Robert Christgau: Dean of American Rock Critics

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  • Labelle [Warner Bros., 1971] C
  • Moon Shadow [Warner Bros., 1972] C
  • Pressure Cookin' [RCA Victor, 1973] B
  • Nightbirds [Epic, 1974] A-
  • Phoenix [Epic, 1975] C
  • Chameleon [Epic, 1976] B-
  • Back to Now [Verve Forecast, 2008] Choice Cuts

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Consumer Guide Reviews:

Labelle [Warner Bros., 1971]
I find this group's mystique mysterious. Unlike most girl groups they boast a lady-soul front woman, but so do the Sweet Inspirations. They can trade leads like the Temptations, but rarely bother. They have their own songwriter, but she hasn't written any good songs. And though I too prefer their style of upward mobility to the Supremes', it's mostly aura--a matter of costuming and melodrama. I like what they do with "Wild Horses"--maybe the way to save that overstated metaphor is to overstate it some more. But too often they change the beauty of the melody until it sounds just like an op-e-ra. C

Moon Shadow [Warner Bros., 1972]
Nine songs--six by Nona Hendryx, one by Sarah Dash, and one each by Peter Townshend and Cat Stevens. The latter two lead off each side. And are easily the pick of the record. Cat Stevens. C

Pressure Cookin' [RCA Victor, 1973]
This certainly is a drastic improvement, although because Nona Hendryx still has trouble writing discernible melodies it demands more concentration than it's worth. What's changed is the arrangements--the backing musicians, especially keyboard honcho Andre Lewis (although each of the others puts a mark on at least one cut), achieve a jazz r&b that gives the voices (all of them) room to groove. Patti LaBelle pulls out all the stops dynamically, but she also puts them back in--there's drama as well as declamation here--and on "Hollywood" and "Let Me See You in the Light" Hendryx gives her some lines. The covers don't hurt either--whoever had the idea of segueing from Thunderclap Newman to Gil Scott-Heron did justice to this noble group concept, and Stevie Wonder proved himself a true friend. B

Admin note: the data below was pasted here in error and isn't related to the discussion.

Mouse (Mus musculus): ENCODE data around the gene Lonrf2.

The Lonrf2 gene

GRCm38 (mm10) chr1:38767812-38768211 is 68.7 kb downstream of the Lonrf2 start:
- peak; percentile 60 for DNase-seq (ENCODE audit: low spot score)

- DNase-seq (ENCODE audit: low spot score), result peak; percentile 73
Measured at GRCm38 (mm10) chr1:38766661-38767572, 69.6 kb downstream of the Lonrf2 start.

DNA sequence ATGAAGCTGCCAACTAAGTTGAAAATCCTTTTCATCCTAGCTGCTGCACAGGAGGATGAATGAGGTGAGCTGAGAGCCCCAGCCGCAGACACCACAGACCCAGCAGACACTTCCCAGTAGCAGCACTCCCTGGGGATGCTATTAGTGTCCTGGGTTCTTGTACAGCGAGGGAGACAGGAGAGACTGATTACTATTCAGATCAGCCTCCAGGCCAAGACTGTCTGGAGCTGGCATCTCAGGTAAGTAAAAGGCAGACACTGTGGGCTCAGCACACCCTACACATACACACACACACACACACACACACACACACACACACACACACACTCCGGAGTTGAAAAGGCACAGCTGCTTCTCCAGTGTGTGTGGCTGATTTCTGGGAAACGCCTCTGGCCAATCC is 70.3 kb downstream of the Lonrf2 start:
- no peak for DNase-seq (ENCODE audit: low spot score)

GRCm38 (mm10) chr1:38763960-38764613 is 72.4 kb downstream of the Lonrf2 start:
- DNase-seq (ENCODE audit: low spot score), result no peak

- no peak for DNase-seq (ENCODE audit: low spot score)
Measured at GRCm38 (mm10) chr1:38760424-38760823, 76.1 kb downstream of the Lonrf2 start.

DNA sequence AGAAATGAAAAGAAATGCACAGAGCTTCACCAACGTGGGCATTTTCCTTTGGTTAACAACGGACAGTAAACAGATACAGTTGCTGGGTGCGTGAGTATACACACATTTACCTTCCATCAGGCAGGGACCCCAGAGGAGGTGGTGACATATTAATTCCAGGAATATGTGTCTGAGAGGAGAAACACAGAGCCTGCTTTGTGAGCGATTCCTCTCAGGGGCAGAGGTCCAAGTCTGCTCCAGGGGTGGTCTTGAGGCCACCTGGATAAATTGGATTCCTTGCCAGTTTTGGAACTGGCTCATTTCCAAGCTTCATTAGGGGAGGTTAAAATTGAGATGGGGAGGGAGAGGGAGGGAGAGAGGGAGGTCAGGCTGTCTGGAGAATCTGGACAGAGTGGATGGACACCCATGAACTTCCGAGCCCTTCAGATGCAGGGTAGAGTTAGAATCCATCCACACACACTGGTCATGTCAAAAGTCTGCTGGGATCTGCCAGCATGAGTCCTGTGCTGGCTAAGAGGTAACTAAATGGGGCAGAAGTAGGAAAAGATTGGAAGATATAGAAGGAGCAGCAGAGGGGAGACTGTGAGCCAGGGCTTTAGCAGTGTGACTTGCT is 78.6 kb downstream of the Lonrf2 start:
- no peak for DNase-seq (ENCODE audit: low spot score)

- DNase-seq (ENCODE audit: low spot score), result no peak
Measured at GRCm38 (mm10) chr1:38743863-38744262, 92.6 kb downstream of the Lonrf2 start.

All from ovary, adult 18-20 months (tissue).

Nightbirds [Epic, 1974]
Not all pretentious records are even difficult and many fewer are worth the trouble. This is both. In the past I've found myself unmoved by Patti LaBelle's high-nosed histrionics, but Allen Toussaint grounds her (and Nona and Sarah) in a funk that's just right, more modernistic and mechanical than he usually favors. And for once there are songs. Three of Nona Hendryx's four could be called tunes, Bob Crewe and Kenny Nolan's "Lady Marmalade" is great synthetic French-quarter raunch, and Toussaint's own "All Girl Band" is unautobiographical and more charming for it. A-

Phoenix [Epic, 1975]
Maybe if Patti came a little more like the falling rain and a little less like a water main these songs about quasars and amazing birds wouldn't sound so gushy. Exception: "Far As We Felt Like Goin'" which Nona Hendryx didn't write. C

Chameleon [Epic, 1976]
Patti emotes from up on the roof, David Rubinson masterminds some heavy funk, and Nona climaxes each side with a motto--"Nobody seems to care when they've got their share of the pie" and "Going down to your river." You guess whether "pie" or "river" refers to pussy. B-

Back to Now [Verve Forecast, 2008]
"Roll Out" Choice Cuts